IRS steps on a landmine in Equifax award

You won’t find it on the Equifax newsroom site. Nor the IRS’ webpage. But thanks to numerous published reports, we know the IRS has hired Equifax. The Equifax from which hackers obtained personal information on nearly 150 million Americans. The IRS awarded a contract to Equifax to verify taxpayer identities.

The $7 million, sole-source deal is part of the IRS’ anti-fraud program. The award came just as ousted Equifax CEO Richard Smith was in the congressional hot seat.

The contract also comes as Equifax announces the conclusion of the forensic investigation phase of the breach. Mandiant found an additional 2.5 million affected people. Now the grand total is 145.5 million.

So the IRS will use Equifax data to verify taxpayer-submitted information. It will use the very same data that’s probably for sale right now on the dark web. That means Equifax will enable the IRS to verify whoever submits the data first. For taxpayers, that’s like rushing home to beat a robber who also has a key to the house. And the alarm codes. And a copy of the house title.

A FedBizOpps post on the contract says the sole-source award “to cover the required timeframe needed to resolve the protest.” Turns out Experian Information Solutions received the award originally in July, before the Equifax breach became public. Equifax protested. So it looks as if this latest deal bridges the agency until the Government Accountability Office decides the protest later this month. Larry Allen, a regular Federal Drive guest and longtime GSA Schedule 70 consultant, says that would be his guess. Now that Equifax has become a pariah company, I’m wondering why the IRS didn’t simply continue with Experian if the agency has a critical need.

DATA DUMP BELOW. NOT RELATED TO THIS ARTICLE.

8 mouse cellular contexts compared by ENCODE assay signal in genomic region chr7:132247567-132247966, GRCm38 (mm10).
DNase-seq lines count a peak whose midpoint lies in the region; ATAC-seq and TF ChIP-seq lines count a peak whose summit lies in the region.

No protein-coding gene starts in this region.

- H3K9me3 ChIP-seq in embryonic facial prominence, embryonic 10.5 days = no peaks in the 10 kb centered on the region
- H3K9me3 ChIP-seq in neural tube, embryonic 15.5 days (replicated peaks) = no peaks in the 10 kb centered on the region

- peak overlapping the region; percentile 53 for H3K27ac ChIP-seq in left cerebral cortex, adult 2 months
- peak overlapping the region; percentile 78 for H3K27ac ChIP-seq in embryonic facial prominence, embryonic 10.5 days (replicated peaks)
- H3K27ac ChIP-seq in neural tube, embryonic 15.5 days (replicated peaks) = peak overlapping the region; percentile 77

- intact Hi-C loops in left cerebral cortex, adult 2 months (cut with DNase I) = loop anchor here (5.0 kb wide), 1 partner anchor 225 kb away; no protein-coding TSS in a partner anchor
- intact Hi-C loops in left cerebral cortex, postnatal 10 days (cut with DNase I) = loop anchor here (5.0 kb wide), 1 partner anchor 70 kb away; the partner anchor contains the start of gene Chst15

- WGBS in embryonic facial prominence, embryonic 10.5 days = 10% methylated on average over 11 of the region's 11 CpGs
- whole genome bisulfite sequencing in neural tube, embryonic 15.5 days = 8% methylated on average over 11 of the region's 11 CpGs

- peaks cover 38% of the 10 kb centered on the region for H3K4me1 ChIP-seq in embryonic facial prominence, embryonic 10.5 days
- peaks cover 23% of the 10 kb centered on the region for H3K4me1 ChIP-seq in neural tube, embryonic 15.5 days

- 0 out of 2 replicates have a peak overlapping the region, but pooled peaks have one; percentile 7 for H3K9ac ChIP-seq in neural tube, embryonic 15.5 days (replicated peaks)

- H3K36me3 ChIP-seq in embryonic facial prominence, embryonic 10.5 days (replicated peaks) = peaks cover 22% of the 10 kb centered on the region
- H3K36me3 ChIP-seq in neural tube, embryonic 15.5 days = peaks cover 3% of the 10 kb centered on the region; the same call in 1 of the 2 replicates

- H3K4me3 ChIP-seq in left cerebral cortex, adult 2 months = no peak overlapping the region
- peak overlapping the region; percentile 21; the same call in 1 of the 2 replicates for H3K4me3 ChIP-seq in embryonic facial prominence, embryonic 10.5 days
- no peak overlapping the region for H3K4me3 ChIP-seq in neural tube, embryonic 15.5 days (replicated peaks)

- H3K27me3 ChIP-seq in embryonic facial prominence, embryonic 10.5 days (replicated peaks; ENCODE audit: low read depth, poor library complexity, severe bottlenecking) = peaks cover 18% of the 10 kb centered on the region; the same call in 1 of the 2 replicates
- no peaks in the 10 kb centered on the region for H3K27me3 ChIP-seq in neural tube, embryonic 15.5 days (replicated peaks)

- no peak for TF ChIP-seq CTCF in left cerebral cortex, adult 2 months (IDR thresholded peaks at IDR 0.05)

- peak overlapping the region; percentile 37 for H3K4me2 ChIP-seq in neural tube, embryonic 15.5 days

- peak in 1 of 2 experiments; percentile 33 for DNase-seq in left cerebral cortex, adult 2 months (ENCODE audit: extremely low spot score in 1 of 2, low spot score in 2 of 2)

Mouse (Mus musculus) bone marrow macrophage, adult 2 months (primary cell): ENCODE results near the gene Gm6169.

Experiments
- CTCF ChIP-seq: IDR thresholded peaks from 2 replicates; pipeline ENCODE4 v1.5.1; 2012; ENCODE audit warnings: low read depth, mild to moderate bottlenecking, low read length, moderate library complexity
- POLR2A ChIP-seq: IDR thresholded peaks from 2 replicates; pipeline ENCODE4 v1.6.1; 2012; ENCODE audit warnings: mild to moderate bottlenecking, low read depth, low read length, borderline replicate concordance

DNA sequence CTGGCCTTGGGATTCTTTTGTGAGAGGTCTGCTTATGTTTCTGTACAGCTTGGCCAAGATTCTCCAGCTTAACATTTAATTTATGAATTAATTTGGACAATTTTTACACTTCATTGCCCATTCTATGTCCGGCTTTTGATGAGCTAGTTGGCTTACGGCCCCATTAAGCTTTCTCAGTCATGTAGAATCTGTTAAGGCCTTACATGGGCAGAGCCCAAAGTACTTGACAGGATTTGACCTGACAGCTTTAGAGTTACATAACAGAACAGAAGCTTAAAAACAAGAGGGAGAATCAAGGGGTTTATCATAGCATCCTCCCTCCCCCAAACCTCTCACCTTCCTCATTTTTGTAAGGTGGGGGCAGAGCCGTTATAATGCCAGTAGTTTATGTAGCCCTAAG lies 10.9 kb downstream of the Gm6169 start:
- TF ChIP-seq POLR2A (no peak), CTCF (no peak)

Whatever. The IRS has received predictable criticism from members of Congress, that font of continual outrage. Several are demanding to know how the IRS came to its decision and who else might have been able to perform the work. Politico reports the IRS was reassured by Equifax that the agency’s data was not involved in the breach. And that the agency “believes the service Equifax provided does not pose a risk to IRS data or systems.”

The government has many reasons to deny contracts and even eligibility for contracts. The Office of Federal Contract Compliance Programs can levy fines and debar companies for labor law violations. But you won’t find “careless with people’s personal information” among the reasons it can initiate an enforcement action.

Contractors can be held accountable if they fail to protect government information, but not data about commercial or personal customers.

It may be true, as the IRS says, there’s no relation between the contracted services and the Equifax breach. But it sends an odd message. The Washington word is “optics.” The award makes it look as if taxpayers are rewarding a company that was careless with data on millions. Ironically, IRS is trying to overcome a relentless wave of fraudulent returns that denies people millions in refunds. Now it’s doing business with the very company that might strengthen that wave.

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